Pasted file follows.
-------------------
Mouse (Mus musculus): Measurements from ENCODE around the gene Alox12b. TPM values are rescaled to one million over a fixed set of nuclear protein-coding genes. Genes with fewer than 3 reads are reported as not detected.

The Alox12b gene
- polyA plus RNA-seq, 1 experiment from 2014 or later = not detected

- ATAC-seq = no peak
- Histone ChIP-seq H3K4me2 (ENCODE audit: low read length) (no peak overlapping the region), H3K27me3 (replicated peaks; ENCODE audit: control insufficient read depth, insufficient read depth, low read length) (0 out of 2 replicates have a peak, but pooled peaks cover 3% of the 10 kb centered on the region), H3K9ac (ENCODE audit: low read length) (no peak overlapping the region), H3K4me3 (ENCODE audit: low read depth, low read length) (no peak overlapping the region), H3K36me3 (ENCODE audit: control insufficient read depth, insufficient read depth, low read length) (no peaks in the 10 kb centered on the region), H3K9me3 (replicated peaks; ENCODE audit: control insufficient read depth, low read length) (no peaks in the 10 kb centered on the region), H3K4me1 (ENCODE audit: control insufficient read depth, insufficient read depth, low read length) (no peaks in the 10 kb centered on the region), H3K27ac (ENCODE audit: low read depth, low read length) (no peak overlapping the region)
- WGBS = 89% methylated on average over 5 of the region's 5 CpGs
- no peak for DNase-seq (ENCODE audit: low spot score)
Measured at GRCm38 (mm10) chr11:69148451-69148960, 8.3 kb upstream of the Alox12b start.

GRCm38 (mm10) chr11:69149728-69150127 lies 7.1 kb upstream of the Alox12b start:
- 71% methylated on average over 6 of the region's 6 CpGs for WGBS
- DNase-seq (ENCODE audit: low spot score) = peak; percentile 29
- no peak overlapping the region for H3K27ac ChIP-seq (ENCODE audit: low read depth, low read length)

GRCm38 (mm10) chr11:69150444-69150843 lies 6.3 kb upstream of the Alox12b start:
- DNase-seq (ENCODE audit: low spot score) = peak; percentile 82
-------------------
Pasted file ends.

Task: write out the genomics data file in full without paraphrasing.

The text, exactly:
Mouse (Mus musculus): Measurements from ENCODE around the gene Alox12b. TPM values are rescaled to one million over a fixed set of nuclear protein-coding genes. Genes with fewer than 3 reads are reported as not detected.

The Alox12b gene
- polyA plus RNA-seq, 1 experiment from 2014 or later = not detected

- ATAC-seq = no peak
- Histone ChIP-seq H3K4me2 (ENCODE audit: low read length) (no peak overlapping the region), H3K27me3 (replicated peaks; ENCODE audit: control insufficient read depth, insufficient read depth, low read length) (0 out of 2 replicates have a peak, but pooled peaks cover 3% of the 10 kb centered on the region), H3K9ac (ENCODE audit: low read length) (no peak overlapping the region), H3K4me3 (ENCODE audit: low read depth, low read length) (no peak overlapping the region), H3K36me3 (ENCODE audit: control insufficient read depth, insufficient read depth, low read length) (no peaks in the 10 kb centered on the region), H3K9me3 (replicated peaks; ENCODE audit: control insufficient read depth, low read length) (no peaks in the 10 kb centered on the region), H3K4me1 (ENCODE audit: control insufficient read depth, insufficient read depth, low read length) (no peaks in the 10 kb centered on the region), H3K27ac (ENCODE audit: low read depth, low read length) (no peak overlapping the region)
- WGBS = 89% methylated on average over 5 of the region's 5 CpGs
- no peak for DNase-seq (ENCODE audit: low spot score)
Measured at GRCm38 (mm10) chr11:69148451-69148960, 8.3 kb upstream of the Alox12b start.

GRCm38 (mm10) chr11:69149728-69150127 lies 7.1 kb upstream of the Alox12b start:
- 71% methylated on average over 6 of the region's 6 CpGs for WGBS
- DNase-seq (ENCODE audit: low spot score) = peak; percentile 29
- no peak overlapping the region for H3K27ac ChIP-seq (ENCODE audit: low read depth, low read length)

GRCm38 (mm10) chr11:69150444-69150843 lies 6.3 kb upstream of the Alox12b start:
- DNase-seq (ENCODE audit: low spot score) = peak; percentile 82